It’s a truly blockbuster local showcase, and you’d be a fool to miss it. (SF)


Auction of the Week: Willard and Verna Yoder Estate Auction, 155 E. CR  600 N., Arthur, 9:00 a.m.

The name sounds Amish, but they must be Mennonite, because there’s plenty of electrical tools and gas appliances. This is just the collectibles section of the listing:

Vegetable wagon out of the Eli Yoder Cannery; Schwinn Collegiate bike; Schwinn Hornet w/tank; (4) MCCORMICK DEERING REEL SLATES; (5) Porch posts; Meat hooks, Hay trolley and hay rope, Corn Meal grinder; Galvanized buckets; Old feed scoops; Chicken feeders; Copper kettle; Metal Chicken coop; Milk Can; Round Oak cast iron stove w/finnel; Well pump; Sled; Watering cans; Perfection Heater; a good selection of Vintage tools; 1922, 1930, 1931 license plates; Picket fence and chicken wire; Wood ladders; Old Country blue step ladder; Galvanized wash tub; crocks; 1891 Benson Creamy Cookie jar (rare); Sugar bucket; Costume jewelry; Service for 8 of Mikasa – Blue Daisy pattern plus serving items. 


Gone Missing at Krannert Center, 2 p.m. and 7:30 p.m., $10-$18

If you are like me you often forgot how great it is to go see live theatre. Usually I bust out the theatre tickets in order to impress my love interest, but I won’t lie, I like it. Watching someone who isn’t an overpaid actor in a movie dress up and make believe makes me feel like a kid again. Speaking of kids, this show comes with the disclaimer that we the audience should “note that this production contains profuse swearing and graphic descriptions of dead bodies.” I’m sold. (CC)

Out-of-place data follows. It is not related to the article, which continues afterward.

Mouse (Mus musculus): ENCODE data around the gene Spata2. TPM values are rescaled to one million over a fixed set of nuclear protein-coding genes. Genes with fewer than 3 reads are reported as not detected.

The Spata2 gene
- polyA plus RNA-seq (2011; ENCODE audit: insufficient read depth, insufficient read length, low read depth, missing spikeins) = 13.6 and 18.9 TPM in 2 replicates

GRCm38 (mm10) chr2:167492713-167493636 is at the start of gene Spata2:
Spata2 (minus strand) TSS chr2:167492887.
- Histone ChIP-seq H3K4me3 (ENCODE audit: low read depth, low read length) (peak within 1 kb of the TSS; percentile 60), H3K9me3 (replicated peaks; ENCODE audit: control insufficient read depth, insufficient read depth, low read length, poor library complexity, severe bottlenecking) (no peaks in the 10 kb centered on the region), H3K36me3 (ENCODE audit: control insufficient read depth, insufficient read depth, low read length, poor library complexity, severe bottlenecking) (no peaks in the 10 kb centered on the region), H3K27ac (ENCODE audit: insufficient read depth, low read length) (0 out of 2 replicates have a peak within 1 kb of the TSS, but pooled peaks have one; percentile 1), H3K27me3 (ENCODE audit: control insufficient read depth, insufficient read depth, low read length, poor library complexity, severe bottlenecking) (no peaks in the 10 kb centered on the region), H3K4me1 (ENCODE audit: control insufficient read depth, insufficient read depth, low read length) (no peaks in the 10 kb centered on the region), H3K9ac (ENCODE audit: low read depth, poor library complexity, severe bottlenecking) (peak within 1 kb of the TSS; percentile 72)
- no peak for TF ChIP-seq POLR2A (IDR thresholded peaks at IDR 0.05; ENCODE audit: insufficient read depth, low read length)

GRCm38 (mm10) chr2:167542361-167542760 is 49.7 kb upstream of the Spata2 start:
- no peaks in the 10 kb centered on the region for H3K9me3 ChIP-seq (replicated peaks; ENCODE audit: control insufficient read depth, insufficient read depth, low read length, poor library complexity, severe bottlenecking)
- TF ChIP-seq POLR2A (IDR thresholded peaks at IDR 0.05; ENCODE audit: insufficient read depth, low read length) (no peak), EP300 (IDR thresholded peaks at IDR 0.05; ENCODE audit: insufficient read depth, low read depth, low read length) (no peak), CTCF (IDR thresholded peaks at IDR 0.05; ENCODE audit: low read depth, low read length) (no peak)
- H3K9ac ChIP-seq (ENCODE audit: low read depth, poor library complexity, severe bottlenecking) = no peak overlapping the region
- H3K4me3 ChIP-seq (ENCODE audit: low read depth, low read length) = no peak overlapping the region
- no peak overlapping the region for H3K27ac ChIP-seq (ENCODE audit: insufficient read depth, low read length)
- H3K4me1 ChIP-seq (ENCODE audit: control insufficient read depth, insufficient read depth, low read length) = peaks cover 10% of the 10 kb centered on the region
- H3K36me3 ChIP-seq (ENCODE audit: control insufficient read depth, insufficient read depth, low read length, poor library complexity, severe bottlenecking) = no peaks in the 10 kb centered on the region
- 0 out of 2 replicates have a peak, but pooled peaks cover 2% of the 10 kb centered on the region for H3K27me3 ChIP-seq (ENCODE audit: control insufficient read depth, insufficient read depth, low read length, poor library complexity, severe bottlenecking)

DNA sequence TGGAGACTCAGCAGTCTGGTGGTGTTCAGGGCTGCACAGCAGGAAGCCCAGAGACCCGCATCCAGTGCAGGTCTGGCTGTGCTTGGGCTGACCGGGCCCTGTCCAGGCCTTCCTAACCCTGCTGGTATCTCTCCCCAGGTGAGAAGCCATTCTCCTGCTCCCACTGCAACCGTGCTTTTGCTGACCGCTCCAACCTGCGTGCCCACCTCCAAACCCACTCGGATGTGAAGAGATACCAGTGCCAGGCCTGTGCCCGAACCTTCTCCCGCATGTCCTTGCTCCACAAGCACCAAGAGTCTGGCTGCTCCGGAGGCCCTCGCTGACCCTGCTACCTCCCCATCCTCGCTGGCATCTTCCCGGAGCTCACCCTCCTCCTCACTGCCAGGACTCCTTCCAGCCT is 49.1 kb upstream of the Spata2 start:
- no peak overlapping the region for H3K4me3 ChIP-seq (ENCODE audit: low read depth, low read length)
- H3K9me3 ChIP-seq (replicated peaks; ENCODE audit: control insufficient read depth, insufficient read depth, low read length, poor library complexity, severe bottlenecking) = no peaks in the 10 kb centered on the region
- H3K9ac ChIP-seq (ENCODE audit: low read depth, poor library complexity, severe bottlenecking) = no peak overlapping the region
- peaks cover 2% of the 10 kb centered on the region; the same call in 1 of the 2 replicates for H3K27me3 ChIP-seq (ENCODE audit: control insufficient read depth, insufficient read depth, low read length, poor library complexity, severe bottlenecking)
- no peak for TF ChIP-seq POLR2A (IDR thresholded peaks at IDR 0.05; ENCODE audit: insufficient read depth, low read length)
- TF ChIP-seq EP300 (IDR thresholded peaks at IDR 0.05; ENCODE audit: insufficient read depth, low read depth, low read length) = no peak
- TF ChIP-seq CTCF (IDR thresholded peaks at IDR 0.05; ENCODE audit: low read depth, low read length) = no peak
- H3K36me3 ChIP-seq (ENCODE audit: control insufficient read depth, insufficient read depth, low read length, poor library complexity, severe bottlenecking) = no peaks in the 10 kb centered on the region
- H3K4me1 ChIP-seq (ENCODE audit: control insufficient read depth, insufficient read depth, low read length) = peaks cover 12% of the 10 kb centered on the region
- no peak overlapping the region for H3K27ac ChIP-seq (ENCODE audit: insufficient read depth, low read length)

Stop by The Brass Rail for a few Old Grand-Dads, $3.50 a piece, open hours

There are a lot of redeeming qualities to the establishment at 15 E. University, but this has got to be the best thing about it. Most of the time I end up going there and have one too many of these and it’s usually worth it. Nothing like a kick in the pants from Old Grand-Dad to get your night started out right. This is definitely a stop before going to most shows downtown, so you’ll probably see me there before the show at Mike ‘N Molly’s on Saturday. (PS)


Troubadour Dali, Cloudmanner, Monheim at Mike ‘N Molly’s, $5, show at 10 p.m.

This is definitely slated to happen on my schedule this weekend. The last time I saw Troubadour Dali was back on Halloween over at Cowboy when they played with The Dirty Feathers, and they destroyed. Fans of psych-rock should see these guys at some point when they come into town. It’s a small price to pay to see them and new(er) local act, not to mention hang out in the beer garden all night. Can’t really complain about that type of night, as I’ve spent many there in the summer months. (PS)


One Man, Two Guvnors at The Art Theater, $20, 1:00 p.m.

I don’t know much about One Man, Two Govnors, except that it’s already a Broadway hit and the film version is getting stellar reviews. The blurb describes it as a “comedy that is heavy on wordplay and exquisitely choreographed physical movement.”

This performance was filmed live at London’s National Theatre during the initial run. It is three hours, with an intermission. (TN)